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Stressed to the max! Stress in mid-life and how to cope.

by Myrna Beth Haskell//


In my thirties, stress usually had to do with raising my children. Almost anything could bring it on. Did I cut the grapes small enough? Is it too pushy to request Mrs. Miller for the third grade? Is that cafeteria bully finally out of elementary school? I would fret if the bus was two minutes late, for goodness sake.

Nowadays, I’m still stressed out, but I’m not sure why. With my youngest off to college, I have more time to work, fix up the house, and even read for pleasure. Imagine that! I also feel a special pride that I’ve raised my children to become successful young adults who are well-rounded, caring individuals. I should be enjoying this blissful stage. Besides, isn’t this the footloose and fancy-free part of life, when you finally have the time and money to do those things you’ve been dreaming about for ages? Shouldn’t I have time to not only smell the roses, but grow them? If so, why is that stressful feeling sneaking up on me at every turn?

I worry about my son commuting on the train. I worry about that weird throb I sometimes feel in my neck. I’m even stressed about my mom’s schedule. I mean, when is she finally going to get to the doctor? Honestly, I’m always stressed out about something.

It is not uncommon for women to continue to feel stress throughout the midlife years.  This is not a good scenario because stress wreaks havoc on your health.


Triggers and Health Risks

Even though many women are done with the enormous responsibility of raising children, and have settled into a comfortable “veteran status” at work, there are myriad triggers in midlife that can bring on occasional or chronic stress.

T.J. McCallum, Ph.D., a clinical geropsychologist and associate professor of psychology at Case Western Reserve University, says there are many things that can bring on stress during midlife. “Triggers can include changes in intimate relationship status, changes brought about by empty nest, adult children still living at home, changes in health status, or women in various careers can hit the ‘glass ceiling’ in midlife.”  

Another stressful situation in midlife may be caring for elderly parents. In this case, it is important to seek help from other family members and to hire outside help to ease the burden. After all, you cannot care for your parents if you don’t look after your own health needs.

Keep in mind that stress is detrimental to both your mind and body, so understanding your triggers and getting stress levels under control is essential. McCallum warns, “There are almost always mental and physical health consequences caused by stressful lives. The difficulty is that many of the consequences are somewhat insidious and do not show the negative effects until years later.”

According to statistics published by the Centers for Disease Control and Prevention, heart disease is the leading cause of death for women in the United States. One in every four female deaths is linked to heart disease, and chronic stress may affect factors that increase this risk.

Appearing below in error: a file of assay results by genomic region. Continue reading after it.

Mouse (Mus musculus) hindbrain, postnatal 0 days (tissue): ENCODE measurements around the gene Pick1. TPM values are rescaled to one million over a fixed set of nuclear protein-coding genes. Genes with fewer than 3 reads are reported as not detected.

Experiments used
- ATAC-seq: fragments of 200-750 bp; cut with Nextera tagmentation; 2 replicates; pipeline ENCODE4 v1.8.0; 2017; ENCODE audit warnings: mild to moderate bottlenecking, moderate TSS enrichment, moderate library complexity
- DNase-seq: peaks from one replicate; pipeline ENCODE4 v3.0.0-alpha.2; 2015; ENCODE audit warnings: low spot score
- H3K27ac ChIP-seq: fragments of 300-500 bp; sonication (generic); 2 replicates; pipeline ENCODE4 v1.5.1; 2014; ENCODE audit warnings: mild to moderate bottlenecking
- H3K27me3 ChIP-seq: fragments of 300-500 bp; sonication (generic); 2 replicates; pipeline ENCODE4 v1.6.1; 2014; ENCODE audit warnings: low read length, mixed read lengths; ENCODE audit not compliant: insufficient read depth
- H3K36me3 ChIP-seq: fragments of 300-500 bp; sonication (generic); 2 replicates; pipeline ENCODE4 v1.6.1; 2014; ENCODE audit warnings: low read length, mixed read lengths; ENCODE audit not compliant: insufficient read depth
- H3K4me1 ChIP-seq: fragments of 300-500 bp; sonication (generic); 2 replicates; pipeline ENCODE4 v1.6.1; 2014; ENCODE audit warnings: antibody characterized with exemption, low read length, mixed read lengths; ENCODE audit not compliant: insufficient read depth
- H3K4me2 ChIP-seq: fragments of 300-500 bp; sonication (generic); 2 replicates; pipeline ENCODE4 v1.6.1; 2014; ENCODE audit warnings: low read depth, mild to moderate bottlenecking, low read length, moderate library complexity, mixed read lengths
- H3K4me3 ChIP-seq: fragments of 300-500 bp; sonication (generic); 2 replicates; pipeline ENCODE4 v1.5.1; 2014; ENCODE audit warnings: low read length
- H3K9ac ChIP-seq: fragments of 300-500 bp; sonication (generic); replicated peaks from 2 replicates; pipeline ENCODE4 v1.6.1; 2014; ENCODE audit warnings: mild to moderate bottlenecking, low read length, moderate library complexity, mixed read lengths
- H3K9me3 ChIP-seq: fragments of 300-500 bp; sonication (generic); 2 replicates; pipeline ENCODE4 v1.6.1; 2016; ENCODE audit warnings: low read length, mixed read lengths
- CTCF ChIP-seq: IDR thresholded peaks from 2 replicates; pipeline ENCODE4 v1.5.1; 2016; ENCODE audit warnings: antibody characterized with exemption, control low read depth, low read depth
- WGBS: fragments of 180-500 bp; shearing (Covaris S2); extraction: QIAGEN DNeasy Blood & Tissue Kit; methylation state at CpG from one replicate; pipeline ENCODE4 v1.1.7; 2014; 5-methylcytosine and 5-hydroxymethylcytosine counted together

With regard to the negative consequences of chronic stress, McCallum points out, “A good example for women over fifty would be heart disease. While the causes are complex, few would argue that stress does not play an important role in the development of heart disease.”

According to an April 2016 article published by the Mayo Clinic titled “Stress Management,” “The long-term activation of the stress-response system — and the subsequent overexposure to cortisol and other stress hormones — can disrupt almost all your body’s processes. This puts you at increased risk of numerous health problems.”

In addition to heart disease, some of these problems include:

  • Anxiety
  • Depression
  • Digestive problems
  • Headaches
  • Sleep problems
  • Weight gain
  • Memory and concentration impairment



Women need to find coping mechanisms to handle stress. McCallum advises, “The key is to create balance amidst the shifting sands of life. What worked at thirty or forty, may no longer work at fifty and beyond.” He advocates meeting regularly with family and close friends, developing an exercise regimen that suits your schedule and lifestyle and practicing meditation.

Other stress relievers:

  • Long walks
  • Soothing activities and hobbies (crochet, playing instruments, yoga, etc.)
  • Volunteering for causes close to your heart
  • Positive self-talk
  • Deep breathing exercises
  • Say “no” to commitments and responsibilities that are no longer rewarding
  • Improve sleep habits
  • Seek relationships that help you feel good about yourself (not the other way around)
  • Eat a healthy diet and consume foods known to reduce stress (i.e. foods that boost levels of serotonin, such as whole grain breads, and foods that cut levels of cortisol, such as black tea). *See link below for more on foods to eat.


SIDEBAR: For more information:

Centers for Disease Control: “Coping with Stress”   

13 Foods that Fight Stress (Prevention, by Keri Glassman, R.D., C.D.N.)

American Psychological Association (on midlife stressors and vulnerabilities)


Author Bio: Myrna Beth Haskell is an award-winning author, columnist, and feature writer. Her work has appeared in national and regional publications across the U.S. as well as internationally ( She is also cofounder and senior editor of SANCTUARY Magazine (